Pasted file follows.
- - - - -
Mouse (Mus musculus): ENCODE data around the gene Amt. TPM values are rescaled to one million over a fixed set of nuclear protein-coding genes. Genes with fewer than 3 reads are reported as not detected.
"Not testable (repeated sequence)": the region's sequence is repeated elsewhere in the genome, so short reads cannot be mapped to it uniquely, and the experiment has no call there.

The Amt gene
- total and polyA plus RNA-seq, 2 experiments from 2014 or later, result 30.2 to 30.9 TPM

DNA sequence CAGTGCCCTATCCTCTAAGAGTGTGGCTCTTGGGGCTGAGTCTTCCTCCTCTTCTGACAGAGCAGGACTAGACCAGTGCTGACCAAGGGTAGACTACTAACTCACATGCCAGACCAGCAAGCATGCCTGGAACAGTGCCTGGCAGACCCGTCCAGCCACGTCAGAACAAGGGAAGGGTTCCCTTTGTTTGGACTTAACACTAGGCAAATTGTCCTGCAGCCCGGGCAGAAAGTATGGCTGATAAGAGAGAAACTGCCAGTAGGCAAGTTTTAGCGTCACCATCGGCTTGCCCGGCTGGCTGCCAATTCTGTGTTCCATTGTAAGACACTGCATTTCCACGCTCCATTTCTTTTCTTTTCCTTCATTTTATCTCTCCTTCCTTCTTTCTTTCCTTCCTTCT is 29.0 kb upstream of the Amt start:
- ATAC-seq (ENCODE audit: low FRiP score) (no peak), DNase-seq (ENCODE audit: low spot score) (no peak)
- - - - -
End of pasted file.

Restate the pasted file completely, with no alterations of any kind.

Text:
Mouse (Mus musculus): ENCODE data around the gene Amt. TPM values are rescaled to one million over a fixed set of nuclear protein-coding genes. Genes with fewer than 3 reads are reported as not detected.
"Not testable (repeated sequence)": the region's sequence is repeated elsewhere in the genome, so short reads cannot be mapped to it uniquely, and the experiment has no call there.

The Amt gene
- total and polyA plus RNA-seq, 2 experiments from 2014 or later, result 30.2 to 30.9 TPM

DNA sequence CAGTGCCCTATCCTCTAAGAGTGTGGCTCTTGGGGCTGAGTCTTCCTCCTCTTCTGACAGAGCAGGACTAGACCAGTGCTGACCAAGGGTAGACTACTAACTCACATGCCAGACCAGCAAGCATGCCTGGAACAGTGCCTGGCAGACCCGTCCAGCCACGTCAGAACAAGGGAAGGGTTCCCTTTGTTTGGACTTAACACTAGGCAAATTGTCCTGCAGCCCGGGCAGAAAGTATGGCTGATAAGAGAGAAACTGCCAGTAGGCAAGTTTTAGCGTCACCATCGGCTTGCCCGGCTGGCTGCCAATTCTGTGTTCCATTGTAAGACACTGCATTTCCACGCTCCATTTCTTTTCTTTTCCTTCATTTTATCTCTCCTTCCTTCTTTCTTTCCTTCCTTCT is 29.0 kb upstream of the Amt start:
- ATAC-seq (ENCODE audit: low FRiP score) (no peak), DNase-seq (ENCODE audit: low spot score) (no peak)